Drunken Dippin Dots CEO crashes into homes after children's hospital event, Okla. cops say

Scott Fischer, 38, was arrested on April 8 by police in Edmond, Okla., accused of driving drunk into two homes.
Scott Fischer, 38, was arrested on April 8 by police in Edmond, Okla., accused of driving drunk into two homes.

He had just been one of the featured celebrity guests at a children's hospital charity event called "Dancing For a Miracle."

But the night of April 8 ended with Scott Fischer, the CEO of Dippin Dots, pinned in his BMW 750 after he crashed into two homes while drunk, say police in Edmond, Oklahoma.

According to a police report cited by KFOR, Fischer first hit a power line pole, then ran through an iron fence, before hitting two homes in the 2500 block of North Broadway and coming to a stop. He told responding officers he thought he was near his home in Oklahoma City, 16 miles away.

"I asked [Fischer] about the accident and he said he did not remember anything from the accident and could not remember how the accident happened,” the report read, according to KFOR.

He was not seriously injured in the crash, nor were the occupants of either home, according to the Edmond Sun. His booking photo from the Edmond Police Department shows a cut on his cheek, though.

According to an affidavit cited by the newspaper, Fischer, whose first name is Stephen but who goes by Scott, admitted to drinking at least three mixed drinks at the "Dancing For a Miracle" event before driving home. According to his listing on the event website, he had raised $5,000 of his $30,000 goal for the event.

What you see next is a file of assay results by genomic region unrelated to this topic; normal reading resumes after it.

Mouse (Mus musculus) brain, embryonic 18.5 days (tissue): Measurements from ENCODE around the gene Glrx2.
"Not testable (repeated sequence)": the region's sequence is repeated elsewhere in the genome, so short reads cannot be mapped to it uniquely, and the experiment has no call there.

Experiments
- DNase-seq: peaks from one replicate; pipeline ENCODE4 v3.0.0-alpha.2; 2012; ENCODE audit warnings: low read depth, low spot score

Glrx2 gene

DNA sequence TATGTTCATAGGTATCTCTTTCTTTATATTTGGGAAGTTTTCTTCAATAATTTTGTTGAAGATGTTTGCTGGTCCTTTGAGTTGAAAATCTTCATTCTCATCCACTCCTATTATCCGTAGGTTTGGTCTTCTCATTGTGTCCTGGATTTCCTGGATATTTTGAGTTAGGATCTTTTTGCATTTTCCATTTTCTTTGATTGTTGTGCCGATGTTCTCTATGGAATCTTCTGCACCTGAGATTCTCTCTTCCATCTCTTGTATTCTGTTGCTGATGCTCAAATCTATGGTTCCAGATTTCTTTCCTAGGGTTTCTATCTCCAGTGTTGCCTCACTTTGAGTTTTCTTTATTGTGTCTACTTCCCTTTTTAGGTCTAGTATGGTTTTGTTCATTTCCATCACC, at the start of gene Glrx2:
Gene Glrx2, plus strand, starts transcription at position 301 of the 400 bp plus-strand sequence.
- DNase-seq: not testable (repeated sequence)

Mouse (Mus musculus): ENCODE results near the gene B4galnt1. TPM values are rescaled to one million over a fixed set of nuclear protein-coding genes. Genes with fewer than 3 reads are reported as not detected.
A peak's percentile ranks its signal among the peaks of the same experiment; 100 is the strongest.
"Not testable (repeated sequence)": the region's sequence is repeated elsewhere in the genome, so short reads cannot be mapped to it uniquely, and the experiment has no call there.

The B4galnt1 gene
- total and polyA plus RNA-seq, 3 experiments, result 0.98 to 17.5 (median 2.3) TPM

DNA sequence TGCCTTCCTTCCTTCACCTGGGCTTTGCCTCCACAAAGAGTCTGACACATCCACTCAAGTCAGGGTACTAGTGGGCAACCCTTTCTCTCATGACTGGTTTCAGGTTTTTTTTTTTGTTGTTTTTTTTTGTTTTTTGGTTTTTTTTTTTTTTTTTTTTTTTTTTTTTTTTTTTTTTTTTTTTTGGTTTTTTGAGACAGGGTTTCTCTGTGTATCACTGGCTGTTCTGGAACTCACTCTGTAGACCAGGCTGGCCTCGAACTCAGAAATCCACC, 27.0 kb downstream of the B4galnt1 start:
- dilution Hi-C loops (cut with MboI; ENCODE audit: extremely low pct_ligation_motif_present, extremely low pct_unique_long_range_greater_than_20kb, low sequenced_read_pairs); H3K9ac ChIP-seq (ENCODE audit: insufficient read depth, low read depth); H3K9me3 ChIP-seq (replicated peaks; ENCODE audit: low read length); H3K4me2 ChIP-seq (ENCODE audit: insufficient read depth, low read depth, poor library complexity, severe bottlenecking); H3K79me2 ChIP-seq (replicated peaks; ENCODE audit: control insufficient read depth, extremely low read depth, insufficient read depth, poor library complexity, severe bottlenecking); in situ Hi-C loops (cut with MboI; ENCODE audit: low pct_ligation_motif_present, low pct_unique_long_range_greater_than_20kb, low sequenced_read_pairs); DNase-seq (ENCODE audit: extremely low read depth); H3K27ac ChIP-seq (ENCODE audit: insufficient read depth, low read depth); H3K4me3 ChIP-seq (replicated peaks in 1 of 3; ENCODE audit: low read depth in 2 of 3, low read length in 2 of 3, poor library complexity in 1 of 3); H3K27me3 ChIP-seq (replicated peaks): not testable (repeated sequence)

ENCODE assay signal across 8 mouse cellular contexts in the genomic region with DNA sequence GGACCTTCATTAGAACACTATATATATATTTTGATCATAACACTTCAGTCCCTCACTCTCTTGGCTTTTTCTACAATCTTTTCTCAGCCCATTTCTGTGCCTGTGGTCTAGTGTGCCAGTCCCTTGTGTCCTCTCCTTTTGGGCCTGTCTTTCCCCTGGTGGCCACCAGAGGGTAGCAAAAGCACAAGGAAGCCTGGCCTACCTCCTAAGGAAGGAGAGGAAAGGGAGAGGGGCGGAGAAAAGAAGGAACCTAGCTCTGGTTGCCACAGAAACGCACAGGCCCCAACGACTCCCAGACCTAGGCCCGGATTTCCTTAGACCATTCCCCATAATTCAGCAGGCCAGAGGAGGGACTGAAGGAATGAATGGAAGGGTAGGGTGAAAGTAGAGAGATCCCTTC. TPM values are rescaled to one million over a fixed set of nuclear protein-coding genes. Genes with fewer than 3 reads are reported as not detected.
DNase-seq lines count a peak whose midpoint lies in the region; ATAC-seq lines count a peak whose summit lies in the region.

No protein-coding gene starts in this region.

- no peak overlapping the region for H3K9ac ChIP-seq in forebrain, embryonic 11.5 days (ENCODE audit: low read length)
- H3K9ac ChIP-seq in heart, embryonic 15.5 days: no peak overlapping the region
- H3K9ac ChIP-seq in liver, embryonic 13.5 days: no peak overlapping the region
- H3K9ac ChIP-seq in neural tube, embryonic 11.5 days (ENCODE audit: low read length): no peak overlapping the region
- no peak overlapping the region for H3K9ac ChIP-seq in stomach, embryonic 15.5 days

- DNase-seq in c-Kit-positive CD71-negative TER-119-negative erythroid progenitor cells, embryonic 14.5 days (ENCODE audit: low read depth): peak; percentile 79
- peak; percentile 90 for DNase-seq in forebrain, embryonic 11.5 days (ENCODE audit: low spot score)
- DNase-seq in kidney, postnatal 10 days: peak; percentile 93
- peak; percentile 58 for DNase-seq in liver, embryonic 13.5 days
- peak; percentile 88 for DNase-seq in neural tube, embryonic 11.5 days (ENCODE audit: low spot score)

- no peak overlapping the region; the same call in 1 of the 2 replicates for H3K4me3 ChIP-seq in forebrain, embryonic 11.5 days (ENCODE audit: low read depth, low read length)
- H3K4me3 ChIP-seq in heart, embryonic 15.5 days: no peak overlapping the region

He was freed from being pinned by his car by Edmond firefighters, who noted in the affidavit that Fischer, 38, swayed and slurred as he told them he did not remember the events leading up to the crash, KWTV reported.

He was taken to OU Edmond Hospital before being arrested. He refused breath tests and a blood test at the hospital.

But the affidavit described Fischer as cooperative, according to the Sun. He told police, "I know you're just doing your job" and expressed thanks for the firefighters that freed him from his car.

“While it is inappropriate to comment on specific details at this time, we are grateful that Mr. Fischer did not suffer any life-threatening injuries as a result of this single car accident," Dippin Dots said in a statement obtained by KFOR. "He remains most appreciative of the firefighters, first responders, and medical personnel who assisted him.”

Fischer's company Fischer Enterprises bought Dippin Dots, which is based in Paducah, Kentucky, in 2012. The Oklahoman reported that the acquisition saved the brand, once thought to be "the future of ice cream," from bankruptcy.

In 2017, Fischer went on the Fox News show "Fox & Friends" to defend the company after years-old tweets from then-White House press secretary Sean Spicer came to light, where Spicer repeatedly denied the notion that Dippin Dots was the "ice cream of the future."